New Indian land law won't restore fragile confidence

With it's new Land Acquisition Bill, the Indian government has dramatically changed the balance - to the detriment of the country's industrialisation.

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It was a bad law, and it had to go.

When Indian farmers used to sell their land, to the government or to businesspeople, they usually got a raw deal: a small amount of money and, in the name of "rehabilitation and resettlement", a move to a hot, poky, tin shack in a slum with no jobs.

When the meagre compensation ran out, many of these former farmers fell into destitution. In some cases, farmers got no compensation at all. Even those who received a respectable sum tended to squander it.

The law governing such transactions was not just bad, it was old. Land acquisition had been governed by a colonial-era law dating back to 1894. Change was urgently needed.

But now, with the Land Acquisition Bill passed by the lower house of Parliament last month, the Indian government has pushed the balance too far in the other direction, to the detriment of the country's industrialisation.

The new law makes acquiring land diabolically difficult. Anyone seeking to buy land to set up a factory in an urban area has to pay twice the market rate. If the land is in a rural area, the buyer must pay four times the market rate.

Why would anyone bother trying to build a plant, road, airport, township or industrial project, when the cost of land is going to be so exorbitant?

India needs to push ahead with rapid industrialisation to generate the millions of jobs it needs to employ the 65 per cent of its population that is below the age of 35. The country also needs to build new infrastructure.

The bill (yet to be passed by the upper house, but that is a mere technicality) will make many new projects unviable. Infrastructure work will be the worst affected because the government needs private investment in the form of joint venture partnerships to raise the money for these projects. With a rise in the cost of land, investors will steer well clear of such projects.

A second major feature of the bill is going to be equally damaging. The consent of 80 per cent of landowners must be obtained before any acquisition can proceed.

Given the fragmented nature of landholdings in India, buying, say, 200 hectares of land could involve dealing with over 100 owners.

This will mean long delays in a country where it can already take a decade for a large project to be commissioned.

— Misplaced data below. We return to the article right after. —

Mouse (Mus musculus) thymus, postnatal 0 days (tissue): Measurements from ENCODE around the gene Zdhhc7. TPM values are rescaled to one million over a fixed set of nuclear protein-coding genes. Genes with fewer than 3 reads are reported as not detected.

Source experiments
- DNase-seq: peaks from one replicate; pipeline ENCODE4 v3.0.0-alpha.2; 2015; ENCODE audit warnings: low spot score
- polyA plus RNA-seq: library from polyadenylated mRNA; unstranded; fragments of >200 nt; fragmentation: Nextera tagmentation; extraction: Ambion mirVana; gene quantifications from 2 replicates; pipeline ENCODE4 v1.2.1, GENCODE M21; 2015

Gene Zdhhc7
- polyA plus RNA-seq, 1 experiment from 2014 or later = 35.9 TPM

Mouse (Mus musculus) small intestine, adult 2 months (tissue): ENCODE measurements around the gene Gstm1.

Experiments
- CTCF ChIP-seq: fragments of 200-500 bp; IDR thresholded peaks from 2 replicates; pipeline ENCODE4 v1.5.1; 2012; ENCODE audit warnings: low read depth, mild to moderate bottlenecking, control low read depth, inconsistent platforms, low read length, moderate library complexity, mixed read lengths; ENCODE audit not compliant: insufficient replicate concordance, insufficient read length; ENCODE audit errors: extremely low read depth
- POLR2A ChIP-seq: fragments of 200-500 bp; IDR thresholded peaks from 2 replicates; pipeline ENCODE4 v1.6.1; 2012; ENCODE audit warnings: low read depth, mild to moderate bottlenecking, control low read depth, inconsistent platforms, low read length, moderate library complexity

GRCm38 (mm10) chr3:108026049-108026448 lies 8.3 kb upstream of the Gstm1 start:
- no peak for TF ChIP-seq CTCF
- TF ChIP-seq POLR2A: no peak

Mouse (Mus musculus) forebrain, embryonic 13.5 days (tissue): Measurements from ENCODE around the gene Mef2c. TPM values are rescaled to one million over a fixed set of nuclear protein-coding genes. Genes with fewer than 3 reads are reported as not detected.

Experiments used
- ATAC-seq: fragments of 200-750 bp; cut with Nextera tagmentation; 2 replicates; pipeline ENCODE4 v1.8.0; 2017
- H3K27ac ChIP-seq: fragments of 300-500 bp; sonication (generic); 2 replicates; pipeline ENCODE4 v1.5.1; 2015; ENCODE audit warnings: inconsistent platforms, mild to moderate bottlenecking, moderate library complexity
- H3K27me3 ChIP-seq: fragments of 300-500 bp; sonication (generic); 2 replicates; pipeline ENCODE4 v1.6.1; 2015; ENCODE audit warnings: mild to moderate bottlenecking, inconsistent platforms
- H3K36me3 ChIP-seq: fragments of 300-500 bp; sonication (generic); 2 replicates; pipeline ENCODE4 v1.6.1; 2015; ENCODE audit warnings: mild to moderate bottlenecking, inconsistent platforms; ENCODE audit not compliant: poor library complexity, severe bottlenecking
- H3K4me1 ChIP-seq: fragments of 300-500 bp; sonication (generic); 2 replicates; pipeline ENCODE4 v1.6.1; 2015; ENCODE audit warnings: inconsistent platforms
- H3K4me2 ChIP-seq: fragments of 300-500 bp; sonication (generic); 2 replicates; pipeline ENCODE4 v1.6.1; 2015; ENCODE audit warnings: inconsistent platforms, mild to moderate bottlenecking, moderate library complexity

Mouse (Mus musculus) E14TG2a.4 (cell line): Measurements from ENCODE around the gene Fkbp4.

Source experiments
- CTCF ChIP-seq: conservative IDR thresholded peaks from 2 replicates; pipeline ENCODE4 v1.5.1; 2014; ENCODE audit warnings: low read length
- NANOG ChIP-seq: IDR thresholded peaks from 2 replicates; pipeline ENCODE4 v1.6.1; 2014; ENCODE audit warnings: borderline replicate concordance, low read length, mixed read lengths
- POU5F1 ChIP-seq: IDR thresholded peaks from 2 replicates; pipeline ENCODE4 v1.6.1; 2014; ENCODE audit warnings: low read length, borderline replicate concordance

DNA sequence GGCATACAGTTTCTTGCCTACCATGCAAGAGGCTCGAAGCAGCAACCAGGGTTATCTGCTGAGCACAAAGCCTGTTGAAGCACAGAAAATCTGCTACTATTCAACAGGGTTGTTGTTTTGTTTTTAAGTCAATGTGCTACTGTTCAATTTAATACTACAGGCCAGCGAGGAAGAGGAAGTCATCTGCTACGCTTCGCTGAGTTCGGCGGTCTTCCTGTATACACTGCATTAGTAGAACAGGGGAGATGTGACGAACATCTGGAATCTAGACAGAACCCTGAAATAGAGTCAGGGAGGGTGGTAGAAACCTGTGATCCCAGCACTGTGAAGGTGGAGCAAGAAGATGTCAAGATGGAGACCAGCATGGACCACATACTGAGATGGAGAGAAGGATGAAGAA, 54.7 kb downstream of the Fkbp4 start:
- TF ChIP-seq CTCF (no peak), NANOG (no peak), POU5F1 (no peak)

Whenever a large tract of land is required for an industrial project, if farmers aren't denouncing it, then civil rights groups are campaigning against it and filing legal petitions. Many projects then get bogged down in the courts.

Purchasing land has been a stumbling block for investors looking to set up operations in India. Fed up, numerous Indian industrialists have taken their money to Africa or Latin America where it is easier to buy land.

The number of multi-billion-dollar projects that are stalled is so large that the prime minister, Manmohan Singh, recently knocked ministers' heads together to get some movement.

With so many projects already stalled, India's global competitiveness fading, economic growth heading downwards to four per cent and the rupee having lost 20 per cent of its value in just the last three months, this bill is the last thing India needs to restore investor confidence.

It's not as though the government had no other options. A perfectly good 2007 law lays down how families displaced by public projects such as dams or power plants must be treated. All the government had to do was implement the same rules for private-sector purchases.

But ministries have ignored that law, mistreating displaced people cruelly. Because the policies laid down were never followed, farmers' anger rose over the years, leading to public protests that culminated in a demand for a new and fairer land acquisition law.

Nor has the government explored other models such as that used for the building of Kochi International Airport in Kerala. In that case 1,700 hectares had to be acquired, and about 2,300 landowners were resettled under a rehabilitation package. The process went comparatively smoothly because the developers found a job at the airport for one member of every affected family, and also distributed shares in the project so that people would continue earning income, rather than merely getting a one-off payment for their land.

Instead of introducing a new law with provisions of that kind, to ensure fair compensation for farmers and provide land for industry at a price that keeps projects viable, the ruling Congress Party has opted for a populist policy that bestows windfall prices on farmers.

Is it any wonder that the Indian growth story seems to be over? Mostly, the government is catatonic, unable to take decisions. On the odd occasion when some neurons fire, it passes ill-conceived measures such as this.

Leading industrialist Ratan Tata, a man of few words, recently voiced what many frustrated Indians have been feeling for the past two year or so under this government: "India has lost the confidence of the world,"   he said.

Amrit Dhillon is a freelance journalist based in New Delhi